Traumatic Brain Injury

“Let’s just say that life after my husband’s brain injury turned out very differently than we expected. We don’t have a husband or father who works full-time and understands all of life’s complex decisions, but we’ve made adjustments and learned how to cope.”

A traumatic brain injury (TBI) is caused by a bump, blow or jolt to the head or a penetrating head injury that disrupts the normal function of the brain. Not all blows or jolts to the head result in a TBI. The severity of a TBI may range from “mild,” i.e., a brief change in mental status or consciousness to “severe,” i.e., an extended period of unconsciousness or amnesia after the injury1.

Traumatic brain injuries can have a dramatic impact on a person’s ability to lead an active, fulfilling life. TBIs can affect an individual’s ability to work, as well as his or her short- and long-term memory, vision, sleep, mood, and movement.

Utah Stats

  • Every day in Utah, 25 people are treated and released from an emergency room due to a traumatic brain injury (TBI). Another six are hospitalized and one person dies each day from a TBI.2
  • Approximately one out of every 14 Utah households has an individual who sustained a TBI.3
  • In one year, 6,228 Utahns were treated for a concussion.4
  • Of these, 41.7% were due to sports/recreation activities, 25.7% of those were among teens ages 15-19 and 22.6% were among children ages 10-14.4
  • Three students suffer a concussion every day at school.5

Causes of TBI in Utah

The leading causes of TBI hospitalizations and deaths in Utah in 2017-2018 were:

Signs and Symptoms of a TBI

Some signs of a TBI may include:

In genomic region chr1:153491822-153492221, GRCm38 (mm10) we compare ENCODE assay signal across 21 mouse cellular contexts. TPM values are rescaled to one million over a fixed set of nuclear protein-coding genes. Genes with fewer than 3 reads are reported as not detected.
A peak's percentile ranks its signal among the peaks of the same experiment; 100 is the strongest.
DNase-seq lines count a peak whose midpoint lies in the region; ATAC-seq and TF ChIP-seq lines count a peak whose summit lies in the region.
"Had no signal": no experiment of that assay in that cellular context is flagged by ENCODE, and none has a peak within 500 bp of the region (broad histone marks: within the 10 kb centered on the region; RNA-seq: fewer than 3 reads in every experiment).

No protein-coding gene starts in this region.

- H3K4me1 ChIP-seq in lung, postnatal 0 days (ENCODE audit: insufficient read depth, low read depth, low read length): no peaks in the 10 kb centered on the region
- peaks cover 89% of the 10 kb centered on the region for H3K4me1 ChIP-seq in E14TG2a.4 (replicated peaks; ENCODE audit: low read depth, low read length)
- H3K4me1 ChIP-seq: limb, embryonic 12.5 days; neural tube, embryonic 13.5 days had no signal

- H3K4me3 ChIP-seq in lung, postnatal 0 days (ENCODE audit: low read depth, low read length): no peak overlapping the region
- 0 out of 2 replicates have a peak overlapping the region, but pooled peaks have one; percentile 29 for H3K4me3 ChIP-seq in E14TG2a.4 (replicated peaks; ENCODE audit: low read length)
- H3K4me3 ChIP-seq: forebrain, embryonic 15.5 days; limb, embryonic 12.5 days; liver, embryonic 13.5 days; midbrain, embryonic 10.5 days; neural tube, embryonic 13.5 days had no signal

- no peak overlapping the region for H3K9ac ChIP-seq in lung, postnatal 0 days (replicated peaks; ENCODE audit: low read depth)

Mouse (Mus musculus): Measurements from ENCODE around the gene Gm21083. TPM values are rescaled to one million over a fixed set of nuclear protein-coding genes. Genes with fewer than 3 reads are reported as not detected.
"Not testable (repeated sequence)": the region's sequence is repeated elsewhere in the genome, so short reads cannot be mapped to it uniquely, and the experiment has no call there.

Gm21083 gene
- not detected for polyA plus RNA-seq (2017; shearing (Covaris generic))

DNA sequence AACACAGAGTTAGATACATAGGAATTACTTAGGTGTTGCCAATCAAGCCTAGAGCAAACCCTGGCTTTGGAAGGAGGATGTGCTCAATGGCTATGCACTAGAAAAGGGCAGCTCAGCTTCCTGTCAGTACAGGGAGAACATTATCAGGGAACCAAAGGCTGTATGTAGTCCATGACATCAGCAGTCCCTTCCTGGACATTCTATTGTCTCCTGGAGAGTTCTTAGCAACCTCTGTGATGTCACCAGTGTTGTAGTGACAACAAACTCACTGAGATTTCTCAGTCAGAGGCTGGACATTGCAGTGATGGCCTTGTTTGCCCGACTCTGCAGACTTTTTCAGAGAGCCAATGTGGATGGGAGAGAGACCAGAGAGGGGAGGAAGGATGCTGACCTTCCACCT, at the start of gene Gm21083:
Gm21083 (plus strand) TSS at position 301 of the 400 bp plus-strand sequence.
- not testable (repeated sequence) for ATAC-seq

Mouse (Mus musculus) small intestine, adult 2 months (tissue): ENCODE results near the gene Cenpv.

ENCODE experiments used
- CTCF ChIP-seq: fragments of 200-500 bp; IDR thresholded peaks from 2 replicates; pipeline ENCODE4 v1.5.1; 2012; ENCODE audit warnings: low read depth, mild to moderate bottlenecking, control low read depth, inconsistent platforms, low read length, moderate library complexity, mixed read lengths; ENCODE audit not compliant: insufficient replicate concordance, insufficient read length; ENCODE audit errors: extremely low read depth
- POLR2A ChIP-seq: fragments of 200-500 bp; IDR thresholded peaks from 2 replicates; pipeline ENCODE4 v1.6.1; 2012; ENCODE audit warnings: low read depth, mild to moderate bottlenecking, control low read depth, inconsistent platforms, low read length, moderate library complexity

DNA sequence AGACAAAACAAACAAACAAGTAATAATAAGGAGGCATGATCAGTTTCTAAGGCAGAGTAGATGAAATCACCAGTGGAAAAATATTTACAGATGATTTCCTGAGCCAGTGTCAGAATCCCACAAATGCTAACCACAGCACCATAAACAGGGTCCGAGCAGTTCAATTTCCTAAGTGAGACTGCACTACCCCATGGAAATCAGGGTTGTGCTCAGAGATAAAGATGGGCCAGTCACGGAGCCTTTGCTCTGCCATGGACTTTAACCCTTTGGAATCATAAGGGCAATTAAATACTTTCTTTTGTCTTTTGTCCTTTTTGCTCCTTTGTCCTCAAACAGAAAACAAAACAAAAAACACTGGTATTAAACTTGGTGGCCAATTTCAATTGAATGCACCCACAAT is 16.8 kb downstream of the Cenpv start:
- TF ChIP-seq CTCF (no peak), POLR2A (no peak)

• Headache or neck pain that won’t go away
  • Blurred vision
  • Lack of energy/tired
  • Ringing in the ears
  • Trouble sleeping or sleeping too much
  • Loss of balance
  • “Hurt” by loud noises or bright lights

Some changes in behavior from a TBI may include:

  • Easily irritated; aggressive
  • Mood changes: feeling sad, anxious
  • Not interested in things that used to be enjoyed
  • Confused, get lost easily
  • Slow in thinking, speaking, or reading
  • Hard time getting organized
  • Hard time making decisions and solving problems
  • Hard time paying attention
  • Forgetting things that happened a few minutes or days ago

Ways to Prevent a TBI

  • Always wear a helmet during sports, bike riding, horse riding, etc.
  • Encourage family, friends and community members to wear helmets.
  • Always wear a seatbelt when driving or riding in a vehicle.
  • Increase in seat belt usage through policies, laws, or education.
  • Decrease in driving under the influence of alcohol/drugs through policies, laws, or education.
  • Support falls prevention initiatives.
  • Support school policies that protect athletes “return to play.”
  • Increase education on concussion prevention.

TBI Database

Since 1990, the UDOH Violence and Injury Prevention Program has collected data on TBI in Utah through review of hospital discharge data, death certificates, and hospital records. TBIs are included in the database when they result in hospitalization or death with one or more of the following:

  • Observed or self-reported unconsciousness or decreased level of consciousness;
  • Amnesia;
  • Skull fracture;
  • Changes in motor function, sensory function, reflexes, or speech; or
  • Seizures; hemorrhages, bruising, or other trauma to the brain.

For questions about TBI contact: 

Traci Barney
Violence and Injury Prevention Program
Utah Department of Health
288 North 1460 West
PO Box 142106
Salt Lake City, UT 84114-2106
(385) 260-4525


  1. CDC Traumatic Brain Injury
  2. Utah Department of Health. Public Health Indicator Based Information System (IBIS). Health Indicator Report of Traumatic Brain Injury (TBI). Accessed 5/17/2021: /
  3. Utah Department of Health, Violence and Injury Prevention Program, Traumatic Brain Injury Surveillance Program.
  4. Centers for Disease Control and Prevention (CDC), National Center for Injury Prevention and Control. Report to Congress on mild traumatic brain injury in the United States: Steps to prevent a serious public health problem. Atlanta (GA): Centers for Disease Control and Prevention; 2003.
  5. Utah Department of Health. Student Injury Reporting System. Access: